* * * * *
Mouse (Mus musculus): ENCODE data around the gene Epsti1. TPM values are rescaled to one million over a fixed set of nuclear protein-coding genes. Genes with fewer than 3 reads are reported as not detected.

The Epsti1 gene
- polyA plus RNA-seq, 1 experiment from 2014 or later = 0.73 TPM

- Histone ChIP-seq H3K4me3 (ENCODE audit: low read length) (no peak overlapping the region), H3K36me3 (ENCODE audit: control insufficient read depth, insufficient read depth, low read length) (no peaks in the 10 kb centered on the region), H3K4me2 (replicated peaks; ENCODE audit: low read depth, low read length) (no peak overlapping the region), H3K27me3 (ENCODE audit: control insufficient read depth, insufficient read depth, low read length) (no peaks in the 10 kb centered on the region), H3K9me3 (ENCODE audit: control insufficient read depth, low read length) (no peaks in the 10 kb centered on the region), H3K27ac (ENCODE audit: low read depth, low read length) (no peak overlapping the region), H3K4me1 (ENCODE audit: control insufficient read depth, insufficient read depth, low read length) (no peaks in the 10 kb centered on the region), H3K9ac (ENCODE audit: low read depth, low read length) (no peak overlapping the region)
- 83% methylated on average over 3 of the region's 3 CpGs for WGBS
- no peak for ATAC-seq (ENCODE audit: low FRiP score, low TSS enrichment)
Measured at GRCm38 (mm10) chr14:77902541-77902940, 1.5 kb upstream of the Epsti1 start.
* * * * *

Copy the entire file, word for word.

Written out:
Mouse (Mus musculus): ENCODE data around the gene Epsti1. TPM values are rescaled to one million over a fixed set of nuclear protein-coding genes. Genes with fewer than 3 reads are reported as not detected.

The Epsti1 gene
- polyA plus RNA-seq, 1 experiment from 2014 or later = 0.73 TPM

- Histone ChIP-seq H3K4me3 (ENCODE audit: low read length) (no peak overlapping the region), H3K36me3 (ENCODE audit: control insufficient read depth, insufficient read depth, low read length) (no peaks in the 10 kb centered on the region), H3K4me2 (replicated peaks; ENCODE audit: low read depth, low read length) (no peak overlapping the region), H3K27me3 (ENCODE audit: control insufficient read depth, insufficient read depth, low read length) (no peaks in the 10 kb centered on the region), H3K9me3 (ENCODE audit: control insufficient read depth, low read length) (no peaks in the 10 kb centered on the region), H3K27ac (ENCODE audit: low read depth, low read length) (no peak overlapping the region), H3K4me1 (ENCODE audit: control insufficient read depth, insufficient read depth, low read length) (no peaks in the 10 kb centered on the region), H3K9ac (ENCODE audit: low read depth, low read length) (no peak overlapping the region)
- 83% methylated on average over 3 of the region's 3 CpGs for WGBS
- no peak for ATAC-seq (ENCODE audit: low FRiP score, low TSS enrichment)
Measured at GRCm38 (mm10) chr14:77902541-77902940, 1.5 kb upstream of the Epsti1 start.